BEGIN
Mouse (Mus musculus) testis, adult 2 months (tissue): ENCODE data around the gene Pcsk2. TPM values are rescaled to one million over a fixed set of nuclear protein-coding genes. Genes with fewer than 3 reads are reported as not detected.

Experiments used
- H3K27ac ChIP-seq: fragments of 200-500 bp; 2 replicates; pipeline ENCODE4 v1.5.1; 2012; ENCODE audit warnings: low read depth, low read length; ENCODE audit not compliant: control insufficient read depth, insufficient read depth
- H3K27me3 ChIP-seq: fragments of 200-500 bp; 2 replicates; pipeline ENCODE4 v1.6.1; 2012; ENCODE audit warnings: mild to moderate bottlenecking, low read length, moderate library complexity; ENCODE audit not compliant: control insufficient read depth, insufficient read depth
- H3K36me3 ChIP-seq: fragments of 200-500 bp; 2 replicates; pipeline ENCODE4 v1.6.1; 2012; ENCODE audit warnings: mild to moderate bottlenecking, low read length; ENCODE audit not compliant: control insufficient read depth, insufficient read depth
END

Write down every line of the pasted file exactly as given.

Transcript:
Mouse (Mus musculus) testis, adult 2 months (tissue): ENCODE data around the gene Pcsk2. TPM values are rescaled to one million over a fixed set of nuclear protein-coding genes. Genes with fewer than 3 reads are reported as not detected.

Experiments used
- H3K27ac ChIP-seq: fragments of 200-500 bp; 2 replicates; pipeline ENCODE4 v1.5.1; 2012; ENCODE audit warnings: low read depth, low read length; ENCODE audit not compliant: control insufficient read depth, insufficient read depth
- H3K27me3 ChIP-seq: fragments of 200-500 bp; 2 replicates; pipeline ENCODE4 v1.6.1; 2012; ENCODE audit warnings: mild to moderate bottlenecking, low read length, moderate library complexity; ENCODE audit not compliant: control insufficient read depth, insufficient read depth
- H3K36me3 ChIP-seq: fragments of 200-500 bp; 2 replicates; pipeline ENCODE4 v1.6.1; 2012; ENCODE audit warnings: mild to moderate bottlenecking, low read length; ENCODE audit not compliant: control insufficient read depth, insufficient read depth